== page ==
Companies will increasingly look to wellness services to reduce healthcare costs
New York, NY (PRWEB) December 02, 2014
The Corporate Wellness Services industry has experienced robust growth over the past five years, due to many businesses' purchasing wellness programs to help lower healthcare costs. Many businesses have grappled with illness-related costs, such as a loss of productivity due to employee absenteeism, bolstering industry demand. In particular, according to the research corporation RAND, 72.0% of employers purchased screening services (e.g. services that identify employees' health risks) and intervention services (e.g. services that reduce health risks by promoting healthy lifestyle choices), thus stimulating industry revenue growth. According to IBISWorld Industry Analyst Sarah Turk, “In response to the burgeoning obese and overweight population, which may increase employer-mandated health insurance costs, many businesses have implemented biometric screening services.”
For example, corporate wellness services may include collecting employees' biometric data (e.g. height, weight, blood pressure and blood glucose levels), which helps industry operators target high-risk employees for intervention programs. Among businesses that offered lifestyle management programs, 79.0% of businesses had nutrition and weight counseling, followed by smoking cessation (77.0%), fitness (72.0%), alcohol and drug abuse (52.0%), stress management (52.0%) and health education (36.0%) programs, according a RAND study in 2013. Further exacerbating demand for industry services, businesses are expected to have a high return on investment (ROI) for disease management services, with each dollar allocated toward these programs resulting in a $3.80 ROI. During the five years to 2014, industry revenue is expected to increase markedly, including a substantial rise in 2014. Profit is also expected to grow, driven by businesses increasingly demanding comprehensive wellness programs.
The Corporate Wellness Services industry is characterized by a low level of market share concentration. In 2014, the top four companies are expected to make up a small amount of industry revenue. Overall, the industry is highly fragmented, which can be attributed to many corporate wellness companies solely catering to market niches. In particular, some companies may offer wellness services to nonprofit businesses or some public sector businesses. For instance, ValueOptions benefits from robust demand for behavioral health and wellness services from active duty members, retirees and their families via the Department of Defense's TRICARE program.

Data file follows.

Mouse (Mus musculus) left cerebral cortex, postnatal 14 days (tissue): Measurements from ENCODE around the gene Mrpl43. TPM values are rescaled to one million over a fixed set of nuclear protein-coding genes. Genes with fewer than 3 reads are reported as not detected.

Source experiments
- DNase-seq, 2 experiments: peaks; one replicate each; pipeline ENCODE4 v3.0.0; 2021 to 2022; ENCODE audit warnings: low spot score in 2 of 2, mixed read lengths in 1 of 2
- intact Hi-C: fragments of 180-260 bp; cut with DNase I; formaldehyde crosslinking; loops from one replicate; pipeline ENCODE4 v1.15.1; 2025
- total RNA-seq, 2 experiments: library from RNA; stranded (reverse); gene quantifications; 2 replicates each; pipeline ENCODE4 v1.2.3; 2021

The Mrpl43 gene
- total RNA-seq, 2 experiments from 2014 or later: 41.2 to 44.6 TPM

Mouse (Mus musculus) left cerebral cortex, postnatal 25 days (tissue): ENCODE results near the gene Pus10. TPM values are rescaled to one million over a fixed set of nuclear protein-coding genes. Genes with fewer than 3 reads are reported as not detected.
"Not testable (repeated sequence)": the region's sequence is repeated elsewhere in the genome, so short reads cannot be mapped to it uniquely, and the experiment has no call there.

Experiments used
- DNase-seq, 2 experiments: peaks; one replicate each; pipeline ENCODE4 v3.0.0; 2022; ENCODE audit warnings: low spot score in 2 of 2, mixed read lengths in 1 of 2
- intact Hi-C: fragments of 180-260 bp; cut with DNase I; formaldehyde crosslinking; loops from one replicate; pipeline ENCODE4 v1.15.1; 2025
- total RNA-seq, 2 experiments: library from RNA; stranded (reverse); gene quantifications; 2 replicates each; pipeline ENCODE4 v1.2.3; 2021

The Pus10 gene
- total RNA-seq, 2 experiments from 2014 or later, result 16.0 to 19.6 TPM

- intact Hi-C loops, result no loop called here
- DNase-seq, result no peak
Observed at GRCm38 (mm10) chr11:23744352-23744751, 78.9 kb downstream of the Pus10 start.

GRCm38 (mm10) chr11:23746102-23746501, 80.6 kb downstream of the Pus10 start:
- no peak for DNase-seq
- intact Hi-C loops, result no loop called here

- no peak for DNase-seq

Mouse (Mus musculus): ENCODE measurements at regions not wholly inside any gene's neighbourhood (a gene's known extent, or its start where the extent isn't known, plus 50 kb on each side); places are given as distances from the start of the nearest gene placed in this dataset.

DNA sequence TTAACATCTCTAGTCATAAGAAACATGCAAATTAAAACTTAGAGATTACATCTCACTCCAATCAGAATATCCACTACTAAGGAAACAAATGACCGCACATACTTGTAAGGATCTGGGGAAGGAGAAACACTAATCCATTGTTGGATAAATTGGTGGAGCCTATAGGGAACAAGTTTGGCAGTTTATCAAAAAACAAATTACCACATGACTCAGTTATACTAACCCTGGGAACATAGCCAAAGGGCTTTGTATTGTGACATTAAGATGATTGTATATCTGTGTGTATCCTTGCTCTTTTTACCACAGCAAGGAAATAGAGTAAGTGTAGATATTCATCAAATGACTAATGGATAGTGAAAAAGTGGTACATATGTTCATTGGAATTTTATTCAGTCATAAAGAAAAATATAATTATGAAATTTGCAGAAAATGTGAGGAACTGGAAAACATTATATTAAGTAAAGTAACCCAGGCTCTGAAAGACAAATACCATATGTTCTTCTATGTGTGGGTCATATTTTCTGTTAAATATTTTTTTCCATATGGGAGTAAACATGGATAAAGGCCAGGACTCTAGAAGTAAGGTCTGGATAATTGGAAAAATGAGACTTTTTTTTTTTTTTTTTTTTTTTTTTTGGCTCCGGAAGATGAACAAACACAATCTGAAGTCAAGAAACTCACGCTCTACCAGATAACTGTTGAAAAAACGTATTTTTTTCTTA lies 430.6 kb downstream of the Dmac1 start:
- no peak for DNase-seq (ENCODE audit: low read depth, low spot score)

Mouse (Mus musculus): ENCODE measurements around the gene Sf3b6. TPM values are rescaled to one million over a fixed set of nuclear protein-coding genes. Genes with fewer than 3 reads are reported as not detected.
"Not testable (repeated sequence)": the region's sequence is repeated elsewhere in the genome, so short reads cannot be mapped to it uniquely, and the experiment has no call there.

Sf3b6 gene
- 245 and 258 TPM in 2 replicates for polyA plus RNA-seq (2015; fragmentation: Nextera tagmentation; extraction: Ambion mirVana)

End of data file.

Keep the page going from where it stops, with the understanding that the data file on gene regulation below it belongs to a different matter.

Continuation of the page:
As a result, if corporate wellness companies can secure contracts to exclusively provide wellness services (e.g. health assessments, screenings and nutrition education) to a particular client, this trend adds to the industry's fragmentation. “Further adding to the industry's level of fragmentation, corporate wellness services may encompass a multitude of products,” says Turk. For example, while health risk screenings have been a common industry service over the past five years, more corporate wellness companies have included additional services, such as disease management services, fitness benefits and access to healthcare providers (e.g. nurses).
During the five years to 2019, industry revenue is forecast to grow substantially. According to a 2012-2013 Health Care Reform study by Willis, 50.0% of businesses surveyed reported that they planned on expanding the scope of their wellness program, which will provide opportunities for the industry over the next five years. Furthermore, 65.0% of businesses with 50 to 100 employees reported that wellness programs are a key differentiator for employee recruitment, inciting some businesses to purchase wellness services to bolster employee retention rates.
For more information, visit IBISWorld’s Corporate Wellness Services in the US industry report page.
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IBISWorld industry Report Key Topics
This industry includes companies that primarily provide workplace programs that offer a combination of educational, organizational and environmental activities designed to support behavior that is conducive to the health of employees and their families. This does not include programs designed internally by existing human resources personnel.
Key External Drivers
Industry Life Cycle
Products & Markets
Products & Services
Globalization & Trade
Market Share Concentration
Key Success Factors
Cost Structure Benchmarks
Barriers to Entry
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